Gardeners have spent much time and energy setting out flowers in beds and containers this month, most often with very good results. Thanks to a marvelous array of choices in garden centers, people can pick the color and styles that suit them and their situation.
But sometimes an empty space emerges where you did not expect it. Perhaps a spring flower played out before you expected or bulb foliage has disappeared.
It is a chance to see how you do at growing flowers from seeds. This is an inexpensive project that can reap great rewards. You will soon have young plants to fill those blank places in flower beds. And you will enjoy a lesson in producing a plant from the very beginning.
The choices on seed racks in garden centers and hardware stores are enough to delight the most particular flower gardener. You can choose colors you crave or experiment with new shades.
While lots of choices exist, three kinds of annual flowers are especially good for a late-spring project like this: sunflowers, zinnias and marigolds, all for sunny gardens. These are reliable performers. They germinate rapidly in warm soil and air and grow quickly in these long days.
Sunflowers: This is a popular choice, especially when you involve children. They like to watch as a sunflower grows taller than they are and the bloom gets bigger than their face. Just one or two plants of tall Russian sunflowers, growing 6 to 7 feet tall or more, make a big impression. But other kinds of sunflowers are shorter and come in a range of colors from mahogany and red to pale tones such as lemon yellow. Consider color, but also consider the mature height. Some can stay as short as 2 feet, which might be just right for a certain spot in your flower beds.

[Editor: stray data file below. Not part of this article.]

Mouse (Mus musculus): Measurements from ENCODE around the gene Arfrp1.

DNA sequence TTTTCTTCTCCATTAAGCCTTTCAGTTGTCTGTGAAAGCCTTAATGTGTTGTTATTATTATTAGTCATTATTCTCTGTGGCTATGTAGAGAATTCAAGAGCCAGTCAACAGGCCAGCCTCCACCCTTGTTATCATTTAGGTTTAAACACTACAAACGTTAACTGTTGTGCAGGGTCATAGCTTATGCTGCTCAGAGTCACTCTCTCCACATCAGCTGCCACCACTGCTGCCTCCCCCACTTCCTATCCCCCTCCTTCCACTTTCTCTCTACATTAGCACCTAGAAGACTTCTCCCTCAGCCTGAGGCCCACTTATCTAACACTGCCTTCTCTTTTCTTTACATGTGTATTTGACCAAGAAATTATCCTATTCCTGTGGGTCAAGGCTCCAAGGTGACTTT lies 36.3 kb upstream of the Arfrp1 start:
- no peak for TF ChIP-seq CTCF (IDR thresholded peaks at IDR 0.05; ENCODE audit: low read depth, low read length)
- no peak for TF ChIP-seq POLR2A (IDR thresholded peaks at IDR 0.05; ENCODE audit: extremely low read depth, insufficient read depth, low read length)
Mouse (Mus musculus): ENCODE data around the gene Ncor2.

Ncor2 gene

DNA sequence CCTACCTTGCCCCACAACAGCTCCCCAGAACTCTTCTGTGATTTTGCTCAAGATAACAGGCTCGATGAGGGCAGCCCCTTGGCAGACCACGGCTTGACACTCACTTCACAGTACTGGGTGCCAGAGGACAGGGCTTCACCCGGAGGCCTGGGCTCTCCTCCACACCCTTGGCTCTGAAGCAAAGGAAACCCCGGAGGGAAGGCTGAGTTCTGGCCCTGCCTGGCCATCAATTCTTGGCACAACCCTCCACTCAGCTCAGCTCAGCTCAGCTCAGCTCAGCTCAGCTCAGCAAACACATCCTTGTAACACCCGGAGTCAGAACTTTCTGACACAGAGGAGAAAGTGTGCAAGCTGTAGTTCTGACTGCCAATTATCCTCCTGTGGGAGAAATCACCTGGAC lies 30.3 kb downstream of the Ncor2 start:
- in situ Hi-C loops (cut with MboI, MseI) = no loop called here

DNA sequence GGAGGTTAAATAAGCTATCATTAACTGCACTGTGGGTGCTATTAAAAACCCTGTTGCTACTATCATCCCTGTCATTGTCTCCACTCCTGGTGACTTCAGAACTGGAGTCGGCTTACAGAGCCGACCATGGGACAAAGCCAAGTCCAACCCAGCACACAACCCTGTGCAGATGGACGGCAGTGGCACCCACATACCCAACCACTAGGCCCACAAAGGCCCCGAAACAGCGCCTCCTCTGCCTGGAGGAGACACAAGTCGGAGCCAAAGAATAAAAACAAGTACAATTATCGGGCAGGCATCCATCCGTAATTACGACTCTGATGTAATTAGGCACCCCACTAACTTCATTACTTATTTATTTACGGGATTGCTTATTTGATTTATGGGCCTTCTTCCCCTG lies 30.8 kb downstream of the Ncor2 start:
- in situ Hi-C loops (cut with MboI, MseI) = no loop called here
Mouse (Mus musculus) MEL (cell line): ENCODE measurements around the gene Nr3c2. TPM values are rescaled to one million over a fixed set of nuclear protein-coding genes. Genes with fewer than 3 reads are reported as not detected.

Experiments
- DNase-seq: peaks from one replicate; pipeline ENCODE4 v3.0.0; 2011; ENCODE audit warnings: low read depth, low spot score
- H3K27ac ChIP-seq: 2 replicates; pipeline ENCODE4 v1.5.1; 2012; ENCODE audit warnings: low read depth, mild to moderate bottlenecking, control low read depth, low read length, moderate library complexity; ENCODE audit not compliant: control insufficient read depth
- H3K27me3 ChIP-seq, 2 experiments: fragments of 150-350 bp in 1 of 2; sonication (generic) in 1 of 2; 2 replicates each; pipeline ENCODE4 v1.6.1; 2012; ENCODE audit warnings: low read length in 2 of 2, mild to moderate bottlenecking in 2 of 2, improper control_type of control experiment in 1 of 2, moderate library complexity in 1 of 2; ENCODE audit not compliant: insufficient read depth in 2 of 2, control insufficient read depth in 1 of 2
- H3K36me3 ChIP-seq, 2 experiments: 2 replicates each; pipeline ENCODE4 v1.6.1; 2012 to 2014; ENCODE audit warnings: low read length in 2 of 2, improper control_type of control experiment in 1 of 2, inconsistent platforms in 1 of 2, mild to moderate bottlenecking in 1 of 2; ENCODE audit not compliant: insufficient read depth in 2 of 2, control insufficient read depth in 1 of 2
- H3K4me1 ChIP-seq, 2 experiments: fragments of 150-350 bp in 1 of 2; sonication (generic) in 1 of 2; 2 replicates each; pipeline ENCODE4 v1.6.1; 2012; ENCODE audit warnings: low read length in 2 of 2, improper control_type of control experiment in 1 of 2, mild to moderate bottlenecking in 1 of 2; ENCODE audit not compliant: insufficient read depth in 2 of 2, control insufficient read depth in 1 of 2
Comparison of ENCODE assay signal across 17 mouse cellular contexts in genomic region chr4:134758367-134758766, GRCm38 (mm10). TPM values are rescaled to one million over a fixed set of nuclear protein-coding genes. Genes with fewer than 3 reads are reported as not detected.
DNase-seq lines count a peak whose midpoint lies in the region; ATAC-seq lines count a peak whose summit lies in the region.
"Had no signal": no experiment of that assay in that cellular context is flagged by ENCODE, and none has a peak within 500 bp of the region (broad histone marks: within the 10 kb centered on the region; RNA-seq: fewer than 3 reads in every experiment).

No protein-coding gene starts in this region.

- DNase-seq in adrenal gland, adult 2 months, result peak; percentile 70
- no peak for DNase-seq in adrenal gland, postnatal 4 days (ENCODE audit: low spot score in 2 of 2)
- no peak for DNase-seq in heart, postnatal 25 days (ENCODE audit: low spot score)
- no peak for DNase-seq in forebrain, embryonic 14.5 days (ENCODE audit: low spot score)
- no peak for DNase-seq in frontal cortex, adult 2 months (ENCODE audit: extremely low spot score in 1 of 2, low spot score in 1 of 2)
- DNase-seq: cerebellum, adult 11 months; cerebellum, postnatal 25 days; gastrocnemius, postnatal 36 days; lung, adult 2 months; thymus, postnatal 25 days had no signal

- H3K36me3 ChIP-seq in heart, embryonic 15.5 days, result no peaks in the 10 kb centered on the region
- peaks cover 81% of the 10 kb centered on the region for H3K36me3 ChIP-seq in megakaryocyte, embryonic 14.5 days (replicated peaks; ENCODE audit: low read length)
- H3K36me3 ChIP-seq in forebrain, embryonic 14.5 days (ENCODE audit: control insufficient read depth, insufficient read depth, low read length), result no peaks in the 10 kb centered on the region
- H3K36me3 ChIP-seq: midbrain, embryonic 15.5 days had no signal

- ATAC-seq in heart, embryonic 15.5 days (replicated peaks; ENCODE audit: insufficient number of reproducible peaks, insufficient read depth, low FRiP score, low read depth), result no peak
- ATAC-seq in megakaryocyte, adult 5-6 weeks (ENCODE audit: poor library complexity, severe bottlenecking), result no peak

Marigolds: Marigolds come in lovely shades of yellow, gold, orange and even mahogany. Depending on the variety, heights range from quite short, under 1 foot, to 2 feet or more. These are among the easiest plants to grow from seeds. Like sunflower and zinnia seeds, they are big enough to pick up with your fingers and place exactly where you want the plant to grow. Marigolds have a long season of flowering through the summer if you remove the spent flowers.
Zinnias. Very easy to grow from seeds, zinnias prosper in hot weather and the colors are typically vivid shades of red, pink, yellow, orange and more, all very summery. As with marigolds, you have a good choice of heights. Zinnias love heat but are susceptible to a leaf fungus that develops on wet foliage. Try not to wet the leaves any more than necessary and do your watering early in the day so the summer heat dries off the foliage. If spots on the foliage develop, remove the affected leaves.
Any of these three kinds of flowers can be sown directly where you intend them to grow. Pay attention to the depth recommendations on the seed package and keep the seed bed moist while you anticipate generation. Once you see the little plants emerge, keep them moist but not soggy. Look for the spacing recommendations on the package and thin accordingly if you planted the seeds too close for comfort.
Nancy Brachey: firstname.lastname@example.org
Q. What should I do about the stems of daylilies once the bloom ends?
A. Cut off the stem, called a scape, near the base once all the buds have opened and finished. Left on the plant, the stem will form a seed pod, which is valuable to breeders but not to most gardeners. Do not cut off the foliage.